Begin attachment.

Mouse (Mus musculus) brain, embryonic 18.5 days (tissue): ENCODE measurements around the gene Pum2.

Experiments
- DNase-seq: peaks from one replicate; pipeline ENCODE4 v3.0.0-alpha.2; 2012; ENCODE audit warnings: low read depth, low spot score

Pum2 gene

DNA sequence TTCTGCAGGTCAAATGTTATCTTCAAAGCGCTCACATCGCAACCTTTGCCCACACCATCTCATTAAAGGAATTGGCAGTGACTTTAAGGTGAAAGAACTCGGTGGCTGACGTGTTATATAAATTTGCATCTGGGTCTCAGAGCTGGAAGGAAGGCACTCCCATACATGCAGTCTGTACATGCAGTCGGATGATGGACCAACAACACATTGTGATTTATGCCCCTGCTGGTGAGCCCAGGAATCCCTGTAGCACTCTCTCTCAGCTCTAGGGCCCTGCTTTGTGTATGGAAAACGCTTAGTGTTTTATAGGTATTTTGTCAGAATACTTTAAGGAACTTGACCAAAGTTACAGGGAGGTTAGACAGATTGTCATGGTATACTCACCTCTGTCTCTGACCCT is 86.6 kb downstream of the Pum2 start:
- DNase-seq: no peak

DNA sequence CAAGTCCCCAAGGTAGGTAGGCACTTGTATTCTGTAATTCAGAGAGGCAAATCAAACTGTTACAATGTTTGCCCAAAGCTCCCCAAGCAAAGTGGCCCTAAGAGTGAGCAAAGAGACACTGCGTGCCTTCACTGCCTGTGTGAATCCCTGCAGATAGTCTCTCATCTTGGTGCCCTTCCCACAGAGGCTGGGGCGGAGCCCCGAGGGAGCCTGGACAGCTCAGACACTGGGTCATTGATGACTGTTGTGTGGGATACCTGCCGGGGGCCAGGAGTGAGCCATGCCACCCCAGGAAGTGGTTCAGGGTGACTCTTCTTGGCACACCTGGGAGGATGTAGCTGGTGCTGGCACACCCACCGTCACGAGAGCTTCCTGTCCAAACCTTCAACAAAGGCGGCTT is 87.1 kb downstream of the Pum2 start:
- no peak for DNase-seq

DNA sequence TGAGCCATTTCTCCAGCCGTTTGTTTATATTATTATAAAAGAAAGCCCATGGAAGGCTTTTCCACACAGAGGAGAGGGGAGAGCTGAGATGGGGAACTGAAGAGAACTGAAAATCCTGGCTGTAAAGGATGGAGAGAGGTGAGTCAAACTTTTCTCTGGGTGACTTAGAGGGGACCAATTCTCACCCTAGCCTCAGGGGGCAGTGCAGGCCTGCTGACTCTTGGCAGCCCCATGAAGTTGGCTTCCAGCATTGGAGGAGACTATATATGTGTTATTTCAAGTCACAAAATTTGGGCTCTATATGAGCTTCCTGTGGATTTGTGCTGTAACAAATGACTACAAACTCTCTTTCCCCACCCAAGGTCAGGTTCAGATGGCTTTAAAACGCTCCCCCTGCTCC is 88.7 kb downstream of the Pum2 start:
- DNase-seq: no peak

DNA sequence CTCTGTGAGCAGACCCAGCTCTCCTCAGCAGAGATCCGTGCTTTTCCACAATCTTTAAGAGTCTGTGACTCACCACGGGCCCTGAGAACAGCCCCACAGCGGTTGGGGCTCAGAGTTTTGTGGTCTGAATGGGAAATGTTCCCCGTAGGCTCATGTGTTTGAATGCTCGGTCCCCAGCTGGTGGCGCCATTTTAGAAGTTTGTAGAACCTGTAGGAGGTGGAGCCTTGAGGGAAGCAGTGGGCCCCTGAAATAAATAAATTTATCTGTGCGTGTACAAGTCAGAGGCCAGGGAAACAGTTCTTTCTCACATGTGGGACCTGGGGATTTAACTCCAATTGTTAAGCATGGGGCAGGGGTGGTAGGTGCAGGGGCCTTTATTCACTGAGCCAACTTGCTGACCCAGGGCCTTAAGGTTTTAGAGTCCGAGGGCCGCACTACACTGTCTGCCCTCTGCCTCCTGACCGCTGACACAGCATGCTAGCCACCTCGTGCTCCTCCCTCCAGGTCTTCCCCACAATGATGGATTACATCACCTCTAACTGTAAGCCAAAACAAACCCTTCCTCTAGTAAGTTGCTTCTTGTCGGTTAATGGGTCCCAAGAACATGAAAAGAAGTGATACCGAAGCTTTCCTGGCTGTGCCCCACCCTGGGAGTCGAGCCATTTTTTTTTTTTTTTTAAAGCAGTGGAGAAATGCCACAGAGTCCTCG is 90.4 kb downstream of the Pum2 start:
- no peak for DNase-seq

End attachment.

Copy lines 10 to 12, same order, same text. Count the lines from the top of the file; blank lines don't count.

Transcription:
- DNase-seq: no peak

DNA sequence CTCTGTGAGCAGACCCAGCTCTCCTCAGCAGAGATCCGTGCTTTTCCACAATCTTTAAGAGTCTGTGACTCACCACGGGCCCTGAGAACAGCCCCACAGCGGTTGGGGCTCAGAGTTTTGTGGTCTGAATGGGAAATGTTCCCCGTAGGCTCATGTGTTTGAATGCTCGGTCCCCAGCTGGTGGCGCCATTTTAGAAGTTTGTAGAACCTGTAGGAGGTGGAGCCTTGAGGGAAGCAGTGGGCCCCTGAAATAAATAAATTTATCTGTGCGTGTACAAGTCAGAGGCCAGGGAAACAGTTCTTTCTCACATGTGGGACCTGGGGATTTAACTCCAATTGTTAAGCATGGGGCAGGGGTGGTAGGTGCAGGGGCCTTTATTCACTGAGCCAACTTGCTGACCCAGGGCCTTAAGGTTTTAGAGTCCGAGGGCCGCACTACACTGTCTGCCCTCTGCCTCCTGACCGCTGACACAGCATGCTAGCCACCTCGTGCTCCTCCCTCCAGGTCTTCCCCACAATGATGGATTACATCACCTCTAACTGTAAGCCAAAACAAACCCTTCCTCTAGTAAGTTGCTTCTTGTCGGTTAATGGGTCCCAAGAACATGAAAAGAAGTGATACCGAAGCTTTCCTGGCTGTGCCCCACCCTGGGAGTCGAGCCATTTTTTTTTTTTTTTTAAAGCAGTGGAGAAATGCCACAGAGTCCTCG is 90.4 kb downstream of the Pum2 start:
- no peak for DNase-seq